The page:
Lawrence + Memorial again supplying first responders with Narcan

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New London — Lawrence + Memorial Hospital on Tuesday announced it would provide funding for 250 doses of Narcan, an opioid overdose antidote, to be spread throughout 11 southeastern Connecticut towns.

It’s the second time the hospital has contributed to this aspect of fighting the opioid crisis. Last year, it donated enough money for about six police departments to purchase a year’s worth of Narcan.

The roughly $10,000 gift comes at a crucial time, as some fire and police departments have been running low on the drug while waiting on the state to come through with a budget.

“Opioid overdoses can’t wait for a perfect solution,” L+M President Patrick Green said. “They require immediate action, as we all know that a few minutes can mean the difference between life and death.”

Across the country, towns and cities have struggled to figure out how to continue funding naloxone as stronger opioids continue to emerge. In recent years, the cost of some brands of the drug has skyrocketed in response to increased demand.

Thanks to L+M, that worry is one that hasn’t weighed heavily on local first responders.

“We don’t have a budget,” Groton Town police Chief Louis J. Fusaro Jr. said after L+M made its announcement. “Were it not for their generosity and the generosity of a couple other organizations that have been giving (naloxone) to us, we wouldn’t be able to fund it right now.”

Speaking during the news conference, during which the announcement was made, Waterford First Selectman Dan Steward, state Sen. Heather Somers and other local leaders commended the partnership.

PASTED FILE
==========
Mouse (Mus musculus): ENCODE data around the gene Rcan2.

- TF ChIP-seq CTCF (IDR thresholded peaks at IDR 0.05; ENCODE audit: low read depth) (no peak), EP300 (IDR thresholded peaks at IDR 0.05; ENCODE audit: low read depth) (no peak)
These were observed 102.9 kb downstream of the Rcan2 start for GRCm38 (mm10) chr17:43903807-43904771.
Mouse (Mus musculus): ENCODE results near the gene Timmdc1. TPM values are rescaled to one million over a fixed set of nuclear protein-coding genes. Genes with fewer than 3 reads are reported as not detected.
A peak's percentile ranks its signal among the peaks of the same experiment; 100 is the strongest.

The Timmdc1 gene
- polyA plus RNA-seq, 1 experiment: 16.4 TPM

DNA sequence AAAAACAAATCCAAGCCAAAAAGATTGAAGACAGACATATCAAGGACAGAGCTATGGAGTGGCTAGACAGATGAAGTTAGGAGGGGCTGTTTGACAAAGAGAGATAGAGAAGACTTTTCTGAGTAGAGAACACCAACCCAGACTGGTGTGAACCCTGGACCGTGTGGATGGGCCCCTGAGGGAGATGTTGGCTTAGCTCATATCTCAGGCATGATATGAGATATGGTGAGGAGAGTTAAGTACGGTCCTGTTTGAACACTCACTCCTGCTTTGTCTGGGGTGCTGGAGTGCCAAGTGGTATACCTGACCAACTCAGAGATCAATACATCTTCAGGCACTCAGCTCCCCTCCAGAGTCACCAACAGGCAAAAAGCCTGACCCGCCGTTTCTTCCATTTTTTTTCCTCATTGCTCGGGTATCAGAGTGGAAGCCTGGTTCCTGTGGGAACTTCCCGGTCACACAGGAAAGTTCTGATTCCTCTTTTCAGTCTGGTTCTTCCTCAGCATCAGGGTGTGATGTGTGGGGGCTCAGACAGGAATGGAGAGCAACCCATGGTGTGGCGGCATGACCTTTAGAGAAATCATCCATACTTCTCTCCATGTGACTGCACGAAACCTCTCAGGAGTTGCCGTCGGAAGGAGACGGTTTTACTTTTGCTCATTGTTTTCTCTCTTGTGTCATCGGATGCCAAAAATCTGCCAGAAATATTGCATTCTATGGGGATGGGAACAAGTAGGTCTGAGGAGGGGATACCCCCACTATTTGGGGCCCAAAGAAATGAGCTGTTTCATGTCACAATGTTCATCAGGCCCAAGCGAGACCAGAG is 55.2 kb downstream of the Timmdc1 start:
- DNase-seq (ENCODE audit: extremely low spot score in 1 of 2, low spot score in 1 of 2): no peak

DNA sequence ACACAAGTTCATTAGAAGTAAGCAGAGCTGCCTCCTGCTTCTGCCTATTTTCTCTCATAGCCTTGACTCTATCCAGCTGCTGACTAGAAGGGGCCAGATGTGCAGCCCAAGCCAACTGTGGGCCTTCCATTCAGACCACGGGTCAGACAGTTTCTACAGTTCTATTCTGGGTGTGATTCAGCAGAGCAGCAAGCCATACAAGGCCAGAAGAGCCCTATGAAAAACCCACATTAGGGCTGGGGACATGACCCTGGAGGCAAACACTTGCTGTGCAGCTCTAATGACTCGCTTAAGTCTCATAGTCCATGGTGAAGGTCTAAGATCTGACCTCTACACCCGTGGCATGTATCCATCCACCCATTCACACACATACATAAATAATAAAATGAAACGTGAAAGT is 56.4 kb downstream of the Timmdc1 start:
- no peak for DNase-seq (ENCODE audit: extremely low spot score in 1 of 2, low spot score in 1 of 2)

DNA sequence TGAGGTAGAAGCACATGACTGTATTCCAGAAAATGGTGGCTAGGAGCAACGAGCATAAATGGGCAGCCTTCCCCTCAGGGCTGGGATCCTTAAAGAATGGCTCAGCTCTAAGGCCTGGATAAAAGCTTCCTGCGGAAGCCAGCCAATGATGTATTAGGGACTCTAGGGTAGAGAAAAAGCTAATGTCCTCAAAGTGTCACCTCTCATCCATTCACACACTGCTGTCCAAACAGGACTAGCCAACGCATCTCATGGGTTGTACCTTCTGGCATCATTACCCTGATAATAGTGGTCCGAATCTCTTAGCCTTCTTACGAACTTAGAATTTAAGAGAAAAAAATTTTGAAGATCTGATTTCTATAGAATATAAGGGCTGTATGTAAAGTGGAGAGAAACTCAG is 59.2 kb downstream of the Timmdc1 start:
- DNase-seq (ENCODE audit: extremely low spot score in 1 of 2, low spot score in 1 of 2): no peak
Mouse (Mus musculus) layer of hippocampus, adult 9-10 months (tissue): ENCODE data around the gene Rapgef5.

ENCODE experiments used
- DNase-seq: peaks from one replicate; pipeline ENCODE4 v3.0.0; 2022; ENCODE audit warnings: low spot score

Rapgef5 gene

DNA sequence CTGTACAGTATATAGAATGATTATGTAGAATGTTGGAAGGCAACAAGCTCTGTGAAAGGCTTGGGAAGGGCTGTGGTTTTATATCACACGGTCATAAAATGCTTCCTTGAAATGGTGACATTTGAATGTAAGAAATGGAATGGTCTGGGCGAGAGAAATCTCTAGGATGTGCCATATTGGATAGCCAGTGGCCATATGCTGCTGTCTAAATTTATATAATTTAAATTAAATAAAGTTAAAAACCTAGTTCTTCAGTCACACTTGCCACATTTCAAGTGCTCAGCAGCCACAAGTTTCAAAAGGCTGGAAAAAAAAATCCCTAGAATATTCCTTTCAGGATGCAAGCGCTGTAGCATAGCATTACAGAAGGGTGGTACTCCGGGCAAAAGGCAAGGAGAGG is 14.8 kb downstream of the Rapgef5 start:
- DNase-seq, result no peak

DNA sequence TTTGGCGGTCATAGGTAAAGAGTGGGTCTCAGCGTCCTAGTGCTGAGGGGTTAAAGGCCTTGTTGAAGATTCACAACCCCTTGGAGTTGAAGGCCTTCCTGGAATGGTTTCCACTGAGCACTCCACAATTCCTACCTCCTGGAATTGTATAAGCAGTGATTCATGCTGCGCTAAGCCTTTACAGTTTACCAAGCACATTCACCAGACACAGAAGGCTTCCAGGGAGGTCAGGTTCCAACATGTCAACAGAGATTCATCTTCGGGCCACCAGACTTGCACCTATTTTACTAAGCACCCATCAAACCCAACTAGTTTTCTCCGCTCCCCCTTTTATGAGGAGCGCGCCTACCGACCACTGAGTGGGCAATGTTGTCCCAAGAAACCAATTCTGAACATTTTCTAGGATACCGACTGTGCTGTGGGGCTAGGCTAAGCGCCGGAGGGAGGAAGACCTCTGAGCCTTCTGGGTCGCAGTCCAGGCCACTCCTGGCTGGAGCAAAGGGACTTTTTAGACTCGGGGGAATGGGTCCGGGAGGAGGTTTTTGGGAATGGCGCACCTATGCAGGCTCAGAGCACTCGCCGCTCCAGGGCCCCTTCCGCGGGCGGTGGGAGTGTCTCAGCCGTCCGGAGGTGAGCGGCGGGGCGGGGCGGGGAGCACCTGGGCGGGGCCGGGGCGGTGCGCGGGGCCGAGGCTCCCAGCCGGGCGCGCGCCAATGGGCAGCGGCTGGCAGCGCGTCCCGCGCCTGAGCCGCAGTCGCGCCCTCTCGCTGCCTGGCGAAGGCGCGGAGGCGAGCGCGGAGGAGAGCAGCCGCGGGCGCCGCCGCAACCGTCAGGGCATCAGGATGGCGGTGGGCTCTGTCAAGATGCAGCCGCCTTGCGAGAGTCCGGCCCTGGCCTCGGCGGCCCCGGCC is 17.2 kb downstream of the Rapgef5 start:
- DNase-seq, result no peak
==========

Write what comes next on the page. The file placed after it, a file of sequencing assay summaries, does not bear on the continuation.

The most recent numbers, some noted, put Connecticut on track to see more than 1,000 fatal drug overdoses this year.

“We have so many grandparents raising grandchildren because we are losing a whole generation of people,” Somers said after detailing the opioid-related bill the state put into law this year. “All of us are going to have to put our heads together and do the best we can.”

East Lyme police Chief Michael Finkelstein also spoke highly of the agreement. He said responders in his town have used naloxone eight times so far this year. In almost all of the cases, he said, they had to use more than one 2-milligram dose. In all of those cases, the person who overdosed survived.

According to L+M spokesman Michael O’Farrell, the 250 doses will be split up according to need.

In Groton, Fusaro said he believes his about 65-officer department will get enough doses not to cover everyone, but to cover every patrol shift.

Ledyard police Chief John Rich said a similar agreement exists with Ledyard, a 21-person force.

Rich emphasized that it’s beneficial for police to carry the antidote because they’re often operating a scene ahead of medical or fire personnel.

In scenarios where officers have to enter an unsecured home, for example, he said emergency personnel usually lag behind. If officers stumble upon someone who’s overdosing in the home — or if they are exposed to a powerful opioid and find themselves overdosing — it’s critical to have naloxone easily available.

“This partnership is highly appreciated in Ledyard, that’s for sure,” Rich said.

Other municipalities and governments that are part of the deal include East Lyme, Groton City, Groton Long Point, Mashantucket Pequot Tribal Nation, Mohegan Tribal Nation, Montville, New London, Stonington and Waterford.

In his brief statement, Green made it clear he knows naloxone isn’t a permanent solution.

“We know this is only one step in the right direction,” he said. “However, every step is one step closer to preventing an opioid death.”

“We know there’s a lot of work to be done,” he continued. “My hope is that ... we can demonstrate that we are fighting this epidemic together as one community.”


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